Having established a reputation as an incrementalist who shuns radical change, Prime Minister Narendra Modi has suddenly changed expectations by opting to privatise Air India. This is such a huge public sector giant with so many subsidiaries and lakhs of employees that nobody ever dreamed it could come first in the list of Modi privatisations. Yet that is the case.
Some Americans have asked me whether this might be followed up by the privatisation of public sector banks (PSBs). These too are big in financial size and employment, and some are in almost as bad shape as Air India.If Modi can sell Air India, why not the PSBs?
It won’t happen. Public sector banks have always been used by successive governments to implement schemes for which there is insufficient money in the budget. We are now in an era of fiscal stringency, with the Fiscal Responsibility and Budget Management Act obliging the government to keep cutting its fiscal deficit. In these circumstances, there is less fiscal space than ever for launching new government schemes. So, public sector banks provide an especially important means for the finance minister to finance schemes that can fetch votes and possibly improve economic outcomes. This is equally true of public sector insurance companies, and oil companies (which for years subsidised diesel and petrol).These will, therefore, not be privatised.
Two years ago, when finance minister Arun Jaitley was visiting the US, he asked what journalists like me meant when we asked for big-bang reforms. For starters, I said, privatise the ten worst public sector banks. He laughed and said this was difficult because the banks played such an important role in the implementation of government policies. For instance, he said, infrastructure was a top priority, but private banks were not very keen on lending to that sector, and so PSBs had proved invaluable in providing finance for infrastructure.
What he did not say was that private banks had proved very prudent in steering clear of infrastructure projects of dubious viability that carried many risks. When dozens of infrastructure projects sank, for a variety of reasons, the PSBs were left with bad loans totalling lakhs of crores. Critics like me might say that this is precisely why the banks should be privatised -they will show greater diligence before approving projects with unclear financial profiles. But from the politician’s viewpoint, forcing PSBs to lend for infrastructure was an essential way of achieving targets without breaking budgetary limits set by law. Education loans provide another example. The gov ernment is keen on expanding such loans to students, who are increasingly entering high-cost private colleges.So, public sector banks have been instructed to step up education loans. A recent news item said outstanding education loans had risen from Rs 48,382 crore in March 2013 to Rs 72,336 crore in December 2016, a pretty fast rate of expansion. But non-performing loans -those on which borrowers had defaulted in payment for over 90 days -had shot up in the same period from Rs 2,615 crore to Rs 6,336 crore. The ratio of non-performing to total education loans has risen from 5.40% to 8.76%, a sad tale of sinking viability .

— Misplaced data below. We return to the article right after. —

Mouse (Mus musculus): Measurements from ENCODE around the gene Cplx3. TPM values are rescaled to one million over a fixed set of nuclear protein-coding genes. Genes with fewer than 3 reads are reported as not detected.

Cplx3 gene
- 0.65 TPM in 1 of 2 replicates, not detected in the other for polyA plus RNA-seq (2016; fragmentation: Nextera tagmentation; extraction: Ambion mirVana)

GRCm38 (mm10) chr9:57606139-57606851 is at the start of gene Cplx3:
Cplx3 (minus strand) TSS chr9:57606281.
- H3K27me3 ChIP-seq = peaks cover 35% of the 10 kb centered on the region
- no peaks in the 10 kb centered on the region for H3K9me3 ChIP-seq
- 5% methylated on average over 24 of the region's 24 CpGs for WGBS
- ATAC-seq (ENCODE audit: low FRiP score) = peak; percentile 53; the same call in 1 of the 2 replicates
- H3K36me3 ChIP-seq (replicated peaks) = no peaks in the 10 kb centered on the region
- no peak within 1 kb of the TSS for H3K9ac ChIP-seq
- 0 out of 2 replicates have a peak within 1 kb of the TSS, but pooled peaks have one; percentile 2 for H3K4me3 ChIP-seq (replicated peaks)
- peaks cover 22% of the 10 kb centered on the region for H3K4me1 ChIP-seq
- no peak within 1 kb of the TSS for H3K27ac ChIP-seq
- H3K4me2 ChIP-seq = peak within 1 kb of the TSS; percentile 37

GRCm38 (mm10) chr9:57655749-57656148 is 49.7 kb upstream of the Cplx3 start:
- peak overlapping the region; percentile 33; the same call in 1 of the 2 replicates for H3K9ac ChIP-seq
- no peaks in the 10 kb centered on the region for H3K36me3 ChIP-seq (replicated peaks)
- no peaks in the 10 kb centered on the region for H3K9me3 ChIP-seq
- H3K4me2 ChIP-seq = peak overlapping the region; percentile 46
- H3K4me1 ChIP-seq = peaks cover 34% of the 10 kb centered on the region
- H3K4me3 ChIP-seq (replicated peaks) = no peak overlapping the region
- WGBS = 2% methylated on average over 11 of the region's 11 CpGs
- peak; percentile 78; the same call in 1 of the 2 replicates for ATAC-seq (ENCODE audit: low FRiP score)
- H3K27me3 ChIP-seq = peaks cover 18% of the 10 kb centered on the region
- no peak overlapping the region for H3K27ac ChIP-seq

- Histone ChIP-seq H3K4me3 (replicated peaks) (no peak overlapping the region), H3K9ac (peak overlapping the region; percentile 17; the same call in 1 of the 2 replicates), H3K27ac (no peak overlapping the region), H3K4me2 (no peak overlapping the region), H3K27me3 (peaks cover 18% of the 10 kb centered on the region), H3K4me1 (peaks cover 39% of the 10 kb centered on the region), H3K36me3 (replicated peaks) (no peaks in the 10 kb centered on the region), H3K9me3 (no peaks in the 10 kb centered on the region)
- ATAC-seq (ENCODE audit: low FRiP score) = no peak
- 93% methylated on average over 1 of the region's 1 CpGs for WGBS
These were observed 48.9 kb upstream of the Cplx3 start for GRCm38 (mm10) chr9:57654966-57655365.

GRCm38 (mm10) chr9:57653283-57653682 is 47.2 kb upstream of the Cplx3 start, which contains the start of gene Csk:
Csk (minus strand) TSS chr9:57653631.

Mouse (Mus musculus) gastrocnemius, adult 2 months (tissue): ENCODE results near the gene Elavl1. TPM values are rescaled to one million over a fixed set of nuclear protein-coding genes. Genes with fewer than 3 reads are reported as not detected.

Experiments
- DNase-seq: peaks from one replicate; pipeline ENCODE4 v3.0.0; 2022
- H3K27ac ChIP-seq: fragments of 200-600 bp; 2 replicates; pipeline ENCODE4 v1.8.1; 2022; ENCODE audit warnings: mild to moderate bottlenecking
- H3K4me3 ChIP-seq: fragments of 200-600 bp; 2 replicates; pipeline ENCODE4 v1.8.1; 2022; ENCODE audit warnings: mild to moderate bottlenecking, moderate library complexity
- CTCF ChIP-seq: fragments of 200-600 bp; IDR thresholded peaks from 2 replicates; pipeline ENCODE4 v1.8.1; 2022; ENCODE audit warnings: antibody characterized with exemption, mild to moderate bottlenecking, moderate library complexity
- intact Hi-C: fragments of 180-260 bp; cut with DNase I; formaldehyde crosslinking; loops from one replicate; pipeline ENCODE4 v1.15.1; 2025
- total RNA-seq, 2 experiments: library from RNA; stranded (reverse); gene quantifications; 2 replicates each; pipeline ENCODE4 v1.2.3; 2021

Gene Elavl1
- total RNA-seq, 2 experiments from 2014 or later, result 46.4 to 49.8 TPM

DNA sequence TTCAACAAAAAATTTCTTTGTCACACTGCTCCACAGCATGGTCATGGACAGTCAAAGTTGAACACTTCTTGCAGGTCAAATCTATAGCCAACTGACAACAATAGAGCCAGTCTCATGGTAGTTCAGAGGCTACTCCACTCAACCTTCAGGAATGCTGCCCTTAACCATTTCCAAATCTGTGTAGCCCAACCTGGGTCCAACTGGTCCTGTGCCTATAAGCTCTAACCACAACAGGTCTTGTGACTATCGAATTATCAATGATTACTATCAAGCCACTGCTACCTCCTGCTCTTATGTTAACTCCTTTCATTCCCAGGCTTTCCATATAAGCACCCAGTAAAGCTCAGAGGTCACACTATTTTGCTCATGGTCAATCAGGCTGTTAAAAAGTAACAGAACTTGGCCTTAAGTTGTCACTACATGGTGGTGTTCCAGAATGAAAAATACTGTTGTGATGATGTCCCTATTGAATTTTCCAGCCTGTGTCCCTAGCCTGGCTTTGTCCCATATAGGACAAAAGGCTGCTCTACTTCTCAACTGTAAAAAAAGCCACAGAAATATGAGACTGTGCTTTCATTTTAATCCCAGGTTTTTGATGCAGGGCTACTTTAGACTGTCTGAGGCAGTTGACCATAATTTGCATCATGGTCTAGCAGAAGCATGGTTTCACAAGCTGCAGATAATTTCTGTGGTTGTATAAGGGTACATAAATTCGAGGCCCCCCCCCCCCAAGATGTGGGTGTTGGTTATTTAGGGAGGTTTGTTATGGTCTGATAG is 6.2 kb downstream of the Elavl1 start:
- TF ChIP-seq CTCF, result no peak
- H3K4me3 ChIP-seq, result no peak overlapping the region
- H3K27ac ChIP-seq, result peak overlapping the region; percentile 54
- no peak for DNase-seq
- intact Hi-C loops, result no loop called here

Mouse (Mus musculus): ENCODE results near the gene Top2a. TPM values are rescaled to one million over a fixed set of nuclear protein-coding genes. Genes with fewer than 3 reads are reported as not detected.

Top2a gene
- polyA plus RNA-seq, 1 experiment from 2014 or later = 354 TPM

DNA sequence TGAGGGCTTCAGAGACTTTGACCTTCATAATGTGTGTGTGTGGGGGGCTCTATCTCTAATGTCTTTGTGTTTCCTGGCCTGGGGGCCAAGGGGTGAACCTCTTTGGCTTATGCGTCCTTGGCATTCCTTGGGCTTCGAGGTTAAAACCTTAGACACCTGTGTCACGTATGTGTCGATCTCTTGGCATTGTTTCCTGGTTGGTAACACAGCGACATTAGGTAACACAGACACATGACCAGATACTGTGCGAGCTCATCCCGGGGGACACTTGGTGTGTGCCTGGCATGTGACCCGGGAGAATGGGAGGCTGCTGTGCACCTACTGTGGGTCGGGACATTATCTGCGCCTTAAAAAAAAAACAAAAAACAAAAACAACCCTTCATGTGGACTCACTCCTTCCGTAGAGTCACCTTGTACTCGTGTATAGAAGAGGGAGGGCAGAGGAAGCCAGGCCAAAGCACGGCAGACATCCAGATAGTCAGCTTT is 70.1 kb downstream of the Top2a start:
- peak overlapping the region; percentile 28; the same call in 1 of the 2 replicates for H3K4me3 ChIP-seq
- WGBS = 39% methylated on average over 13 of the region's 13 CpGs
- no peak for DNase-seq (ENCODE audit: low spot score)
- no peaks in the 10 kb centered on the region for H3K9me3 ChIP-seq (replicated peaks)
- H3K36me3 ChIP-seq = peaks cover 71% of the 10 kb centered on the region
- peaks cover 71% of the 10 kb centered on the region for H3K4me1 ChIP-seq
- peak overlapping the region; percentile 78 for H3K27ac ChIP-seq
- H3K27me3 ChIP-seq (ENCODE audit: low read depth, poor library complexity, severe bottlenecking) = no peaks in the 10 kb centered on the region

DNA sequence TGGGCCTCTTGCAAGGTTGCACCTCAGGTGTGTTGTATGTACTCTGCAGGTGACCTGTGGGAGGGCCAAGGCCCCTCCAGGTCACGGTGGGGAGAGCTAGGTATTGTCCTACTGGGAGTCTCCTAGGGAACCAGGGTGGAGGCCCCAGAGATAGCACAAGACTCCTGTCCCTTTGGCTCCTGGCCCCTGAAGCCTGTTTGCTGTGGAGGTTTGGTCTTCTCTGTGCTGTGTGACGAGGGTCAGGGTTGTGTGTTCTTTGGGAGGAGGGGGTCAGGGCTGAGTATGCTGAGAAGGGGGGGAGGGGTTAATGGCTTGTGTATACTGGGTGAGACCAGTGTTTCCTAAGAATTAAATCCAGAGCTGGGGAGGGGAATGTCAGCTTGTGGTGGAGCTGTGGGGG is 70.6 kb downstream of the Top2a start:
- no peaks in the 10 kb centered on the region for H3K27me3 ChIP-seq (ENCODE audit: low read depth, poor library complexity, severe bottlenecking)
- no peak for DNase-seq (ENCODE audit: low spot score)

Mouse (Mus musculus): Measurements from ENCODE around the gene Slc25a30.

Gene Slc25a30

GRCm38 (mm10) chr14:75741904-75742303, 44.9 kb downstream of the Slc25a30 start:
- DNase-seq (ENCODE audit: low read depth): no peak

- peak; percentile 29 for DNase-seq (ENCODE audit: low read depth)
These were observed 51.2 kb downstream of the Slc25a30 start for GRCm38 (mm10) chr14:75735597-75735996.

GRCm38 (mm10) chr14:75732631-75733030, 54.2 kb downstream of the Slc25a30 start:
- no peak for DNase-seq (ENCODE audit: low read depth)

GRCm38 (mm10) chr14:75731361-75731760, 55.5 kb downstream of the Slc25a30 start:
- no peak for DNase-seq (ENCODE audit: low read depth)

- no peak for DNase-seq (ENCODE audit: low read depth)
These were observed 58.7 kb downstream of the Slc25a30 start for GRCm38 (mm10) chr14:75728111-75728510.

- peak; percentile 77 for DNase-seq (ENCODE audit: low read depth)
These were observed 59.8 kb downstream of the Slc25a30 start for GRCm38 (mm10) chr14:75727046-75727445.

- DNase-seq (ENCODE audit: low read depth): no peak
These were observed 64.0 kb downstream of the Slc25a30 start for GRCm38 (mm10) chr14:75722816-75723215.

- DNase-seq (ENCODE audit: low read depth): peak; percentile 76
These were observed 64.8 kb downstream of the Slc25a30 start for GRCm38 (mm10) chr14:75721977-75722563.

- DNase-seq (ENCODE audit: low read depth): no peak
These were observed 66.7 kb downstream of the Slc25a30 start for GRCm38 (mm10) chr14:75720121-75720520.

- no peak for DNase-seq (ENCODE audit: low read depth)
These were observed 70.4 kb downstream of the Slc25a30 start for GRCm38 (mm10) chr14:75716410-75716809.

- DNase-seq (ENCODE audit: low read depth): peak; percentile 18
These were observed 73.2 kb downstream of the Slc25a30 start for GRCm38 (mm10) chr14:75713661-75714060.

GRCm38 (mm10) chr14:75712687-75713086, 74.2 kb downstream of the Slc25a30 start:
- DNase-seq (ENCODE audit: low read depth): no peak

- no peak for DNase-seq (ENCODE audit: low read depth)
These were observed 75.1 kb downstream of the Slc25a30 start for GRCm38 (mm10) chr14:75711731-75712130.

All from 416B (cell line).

Private sector banks are aware of the high risks in such loans and have mostly steered clear of them. No less than 90% of all educational loans have been given by public sector banks. In some countries, the risk is transferred to the government. In India, PSBs have been loaded with the risk.
A similar tale comes from public sector insurance companies, which have been obliged to launch schemes at unviable low premiums. The government has created a Pradhan Mantri Jeevan Jyoti Bima Yojana -a term life insurance policy . In 2016-17, the second year of its operation, claims under this scheme exceeded premiums by 21%, making it unsustainable. An even worse outcome afflicted the Pradhan Mantri Suraksha Bima Yojana, which provides payment of Rs 2 lakh for accidental deaths or grievous injuries. In this case, claims were a whopping 70% higher than premiums. By contrast, private insurance companies with similar insurance policies have a claims rate less than half the premiums.
Politicians are reluctant to raise the ultra-low premiums for flagship schemes aimed at capturing votes.No such instructions on premiums can be given to private insurance companies. That’s a key reason why the government insurance companies, like government banks, will not be privatised. They are too politically valuable for governments seeking to distribute freebies and subsidies.